We have to accept this reality as we embark into Africa: Whatever plans we make today may be irrelevant tomorrow. In anticipation, we've spent hours talking to experts and researching the best routes, but we just can't know everything. Such unpredictability guarantees excitement, adventure and certainly enough danger to make even the most seasoned traveler a bit nervous. I certainly am.

The preparations necessary for a trip to Africa were unlike any we've made so far. Paige and I spent hours in consulates and embassies all over Europe, from France to Britain to Belgium, trying to get visas for some of the countries we hope to visit. Figuring out which countries can be the most help in obtaining a visa is an art. It’s important to remember many African countries were colonies of Europe and Britain and it’s best to start with the home countries of those former colonies. Since we didn’t have much time in each country, though, we had to rush through the process. In the end, it took us nearly a month to collect only 10 visas.

But even after all our efforts, most of these visas last only three months and many will have expired by the time we arrive. I hope we will be able to pick up new visas in neighboring countries but this, too, could be an obstacle in our travels.

Health is yet another concern. Our international vaccination cards were pretty empty until we reached Africa. Now the cards are filled with 23 entries, marks indicating we have been vaccinated for diseases like tetanus, typhoid, and rabies. Who knows whether we will ever be exposed to any of these diseases, but it's far better to be safe than sorry.

The biggest concern, of course, is malaria, the parasitic disease carried by mosquitoes. While we have stocked up on mosquito nets, the real prevention of malaria comes by taking a drug called Larium. To properly protect ourselves, we're supposed to take Larium for two weeks prior to going to Africa, during our entire trip, and for two months after we leave the malaria zone. That wouldn't be such a big deal if it weren't for the unusual side effects associated with the drug, including everything from sleeplessness to sleepiness to nausea. The most talked about side effect, though, is on the brain. Many people have vivid dreams while taking Larium. Others supposedly go a little bit mad. If that happens, you are supposed to go off Larium as quickly as possible. I have a back-up drug which is far less effective but will have to do in case Paige or I start to feel a little strange.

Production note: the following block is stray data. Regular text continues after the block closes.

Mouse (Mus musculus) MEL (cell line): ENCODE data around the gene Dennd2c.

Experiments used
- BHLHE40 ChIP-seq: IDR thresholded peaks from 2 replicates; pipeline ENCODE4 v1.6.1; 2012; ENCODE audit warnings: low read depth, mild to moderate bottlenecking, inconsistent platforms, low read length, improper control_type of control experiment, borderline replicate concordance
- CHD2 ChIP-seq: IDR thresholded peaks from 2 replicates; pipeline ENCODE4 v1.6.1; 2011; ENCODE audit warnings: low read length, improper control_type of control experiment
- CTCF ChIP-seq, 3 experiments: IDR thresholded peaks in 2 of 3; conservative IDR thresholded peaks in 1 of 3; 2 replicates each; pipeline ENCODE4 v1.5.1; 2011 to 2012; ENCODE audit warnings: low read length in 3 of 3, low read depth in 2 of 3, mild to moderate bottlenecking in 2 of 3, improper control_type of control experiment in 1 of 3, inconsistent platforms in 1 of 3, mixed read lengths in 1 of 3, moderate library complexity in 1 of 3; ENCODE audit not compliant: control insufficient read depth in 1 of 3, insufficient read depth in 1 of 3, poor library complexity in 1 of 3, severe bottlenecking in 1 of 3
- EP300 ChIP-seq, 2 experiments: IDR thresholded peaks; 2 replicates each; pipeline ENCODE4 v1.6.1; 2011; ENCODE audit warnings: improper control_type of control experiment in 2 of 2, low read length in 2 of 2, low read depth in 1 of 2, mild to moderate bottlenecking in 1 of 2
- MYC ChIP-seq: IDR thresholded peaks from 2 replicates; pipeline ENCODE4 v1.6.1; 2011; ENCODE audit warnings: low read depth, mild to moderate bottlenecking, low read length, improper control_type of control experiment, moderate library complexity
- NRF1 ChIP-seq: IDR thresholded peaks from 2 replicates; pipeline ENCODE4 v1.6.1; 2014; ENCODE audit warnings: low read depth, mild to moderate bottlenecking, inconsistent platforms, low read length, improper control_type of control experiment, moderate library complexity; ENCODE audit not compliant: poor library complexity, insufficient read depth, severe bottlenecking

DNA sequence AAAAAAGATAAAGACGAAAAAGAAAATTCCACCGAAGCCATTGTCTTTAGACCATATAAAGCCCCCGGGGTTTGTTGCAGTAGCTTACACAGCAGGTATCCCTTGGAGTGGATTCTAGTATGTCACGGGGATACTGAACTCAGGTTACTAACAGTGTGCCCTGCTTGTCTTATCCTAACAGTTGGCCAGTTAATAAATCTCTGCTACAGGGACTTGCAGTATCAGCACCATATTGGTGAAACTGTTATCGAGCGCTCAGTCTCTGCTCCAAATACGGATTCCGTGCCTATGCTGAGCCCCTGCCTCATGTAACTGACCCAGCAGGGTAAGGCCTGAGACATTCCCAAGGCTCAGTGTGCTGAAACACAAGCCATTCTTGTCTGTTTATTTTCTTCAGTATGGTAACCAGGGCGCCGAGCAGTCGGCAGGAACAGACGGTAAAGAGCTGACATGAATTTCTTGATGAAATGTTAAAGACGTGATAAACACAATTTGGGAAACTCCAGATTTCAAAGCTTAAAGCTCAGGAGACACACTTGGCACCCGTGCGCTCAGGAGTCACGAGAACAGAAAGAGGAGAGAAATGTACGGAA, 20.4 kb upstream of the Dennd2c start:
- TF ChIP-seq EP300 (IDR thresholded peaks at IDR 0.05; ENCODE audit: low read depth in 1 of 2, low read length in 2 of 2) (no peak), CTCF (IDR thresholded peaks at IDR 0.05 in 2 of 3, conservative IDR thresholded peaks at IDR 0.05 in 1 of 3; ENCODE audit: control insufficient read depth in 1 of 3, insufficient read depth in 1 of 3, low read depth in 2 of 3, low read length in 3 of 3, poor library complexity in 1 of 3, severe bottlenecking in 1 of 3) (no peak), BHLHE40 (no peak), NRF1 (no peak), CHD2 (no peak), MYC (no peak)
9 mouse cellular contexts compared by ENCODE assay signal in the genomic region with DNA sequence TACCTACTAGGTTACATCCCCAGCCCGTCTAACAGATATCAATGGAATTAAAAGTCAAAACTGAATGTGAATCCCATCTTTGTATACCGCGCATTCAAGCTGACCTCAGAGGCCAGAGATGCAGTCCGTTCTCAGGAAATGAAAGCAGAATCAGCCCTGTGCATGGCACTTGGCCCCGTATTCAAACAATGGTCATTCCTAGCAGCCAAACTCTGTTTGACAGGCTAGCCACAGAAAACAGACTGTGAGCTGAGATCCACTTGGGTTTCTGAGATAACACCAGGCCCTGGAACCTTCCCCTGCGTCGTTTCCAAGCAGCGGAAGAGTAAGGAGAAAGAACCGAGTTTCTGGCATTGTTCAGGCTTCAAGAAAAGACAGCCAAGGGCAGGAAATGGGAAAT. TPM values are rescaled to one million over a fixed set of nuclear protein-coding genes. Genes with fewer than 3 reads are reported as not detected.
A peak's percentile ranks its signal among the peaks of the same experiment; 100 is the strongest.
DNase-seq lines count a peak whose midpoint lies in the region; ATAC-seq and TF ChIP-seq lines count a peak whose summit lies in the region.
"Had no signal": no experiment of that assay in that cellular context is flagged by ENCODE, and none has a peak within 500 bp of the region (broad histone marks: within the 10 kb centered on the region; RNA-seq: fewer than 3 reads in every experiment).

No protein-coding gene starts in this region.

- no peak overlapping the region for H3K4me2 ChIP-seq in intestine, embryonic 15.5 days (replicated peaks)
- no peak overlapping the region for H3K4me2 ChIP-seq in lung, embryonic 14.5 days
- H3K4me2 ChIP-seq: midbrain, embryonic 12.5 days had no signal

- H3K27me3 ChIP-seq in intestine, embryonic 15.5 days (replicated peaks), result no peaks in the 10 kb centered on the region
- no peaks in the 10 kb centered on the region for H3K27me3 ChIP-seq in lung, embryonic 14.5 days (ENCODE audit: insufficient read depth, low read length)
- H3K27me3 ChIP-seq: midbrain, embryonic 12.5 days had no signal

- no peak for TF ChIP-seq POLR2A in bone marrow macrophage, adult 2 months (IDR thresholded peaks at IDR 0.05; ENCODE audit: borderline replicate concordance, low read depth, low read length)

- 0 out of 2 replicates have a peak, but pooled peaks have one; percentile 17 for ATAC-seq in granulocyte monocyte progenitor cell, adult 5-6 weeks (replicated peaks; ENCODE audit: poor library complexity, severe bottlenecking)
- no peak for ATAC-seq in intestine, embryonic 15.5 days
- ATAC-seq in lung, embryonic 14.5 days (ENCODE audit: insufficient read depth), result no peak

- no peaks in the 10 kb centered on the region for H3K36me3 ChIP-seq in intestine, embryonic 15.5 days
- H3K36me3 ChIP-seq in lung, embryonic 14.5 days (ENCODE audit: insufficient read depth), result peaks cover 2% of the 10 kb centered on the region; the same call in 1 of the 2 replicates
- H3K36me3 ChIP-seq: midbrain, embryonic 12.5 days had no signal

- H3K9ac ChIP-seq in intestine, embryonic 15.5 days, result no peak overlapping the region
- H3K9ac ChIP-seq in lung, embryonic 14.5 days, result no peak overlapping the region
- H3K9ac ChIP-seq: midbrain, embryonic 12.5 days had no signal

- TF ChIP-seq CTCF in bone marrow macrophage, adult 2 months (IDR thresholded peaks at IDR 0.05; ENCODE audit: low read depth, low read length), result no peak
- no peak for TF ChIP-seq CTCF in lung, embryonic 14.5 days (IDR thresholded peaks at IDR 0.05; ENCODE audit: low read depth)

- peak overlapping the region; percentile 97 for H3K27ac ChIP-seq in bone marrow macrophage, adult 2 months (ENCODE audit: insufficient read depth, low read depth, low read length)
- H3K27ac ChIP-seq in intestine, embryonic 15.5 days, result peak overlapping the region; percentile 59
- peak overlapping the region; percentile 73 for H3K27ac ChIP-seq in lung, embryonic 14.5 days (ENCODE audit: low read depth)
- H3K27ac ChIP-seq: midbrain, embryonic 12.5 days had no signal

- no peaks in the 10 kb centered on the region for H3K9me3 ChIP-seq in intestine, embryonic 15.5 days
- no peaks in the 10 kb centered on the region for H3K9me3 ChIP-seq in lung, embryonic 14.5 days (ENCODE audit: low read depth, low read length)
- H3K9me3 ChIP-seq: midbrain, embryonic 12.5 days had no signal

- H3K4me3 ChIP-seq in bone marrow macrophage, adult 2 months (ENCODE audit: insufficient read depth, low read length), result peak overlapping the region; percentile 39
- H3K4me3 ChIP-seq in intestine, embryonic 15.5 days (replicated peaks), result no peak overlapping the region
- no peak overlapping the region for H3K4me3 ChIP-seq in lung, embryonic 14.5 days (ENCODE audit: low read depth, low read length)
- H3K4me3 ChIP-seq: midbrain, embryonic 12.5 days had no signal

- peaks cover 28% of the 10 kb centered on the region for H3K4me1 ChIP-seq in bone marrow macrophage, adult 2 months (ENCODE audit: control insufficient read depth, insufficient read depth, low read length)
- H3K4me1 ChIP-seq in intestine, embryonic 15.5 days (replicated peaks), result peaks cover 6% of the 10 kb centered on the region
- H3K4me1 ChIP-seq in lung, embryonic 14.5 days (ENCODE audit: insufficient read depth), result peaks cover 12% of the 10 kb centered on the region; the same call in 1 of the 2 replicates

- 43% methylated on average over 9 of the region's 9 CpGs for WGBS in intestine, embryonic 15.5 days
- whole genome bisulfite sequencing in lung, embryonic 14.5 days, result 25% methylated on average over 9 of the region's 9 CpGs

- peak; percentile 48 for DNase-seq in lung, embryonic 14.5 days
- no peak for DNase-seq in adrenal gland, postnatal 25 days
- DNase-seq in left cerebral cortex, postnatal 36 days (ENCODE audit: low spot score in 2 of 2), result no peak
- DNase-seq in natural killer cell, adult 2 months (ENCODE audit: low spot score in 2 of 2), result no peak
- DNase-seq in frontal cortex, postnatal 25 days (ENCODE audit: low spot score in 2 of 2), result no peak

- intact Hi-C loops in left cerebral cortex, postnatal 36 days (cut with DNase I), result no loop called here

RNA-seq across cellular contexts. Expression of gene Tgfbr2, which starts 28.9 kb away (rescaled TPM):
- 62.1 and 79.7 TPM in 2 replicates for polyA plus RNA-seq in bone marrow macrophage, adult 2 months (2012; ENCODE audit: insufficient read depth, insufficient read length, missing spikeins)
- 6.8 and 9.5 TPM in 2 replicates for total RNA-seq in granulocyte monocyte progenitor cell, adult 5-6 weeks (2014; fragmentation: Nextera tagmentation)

Because we don't know when we might be able to stock up again, we've bought additional supplies, including at least a couple of weeks of food and medical supplies. Our medical bag has a far more extensive collection -- hypodermic needles, antibiotics, bandages as well as medicine for diarrhea and fever -- than we've carried before. Another absolute necessity is a water purification kit which comes with filters and pills. All the water we get in Africa will certainly need to be purified; there's no drinking straight out of the tap.

We've also put together a fairly comprehensive set of camping equipment, with everything from tents to sleeping bags to cooking equipment to blankets. We certainly won't be able to stay in hotels every night and these supplies are essential. I hope we will find smaller shelters like missionaries and buildings that are under construction to stay in. A few times, though, we simply may have to set up a tent on the side of the road.

Within our camping pack, we’ve also got dry food as well as lithium batteries for our flashlights. Lithium batteries are quite expensive and difficult to find but they last much longer. The last thing you need is to discover your battery has burned out in the middle of nowhere.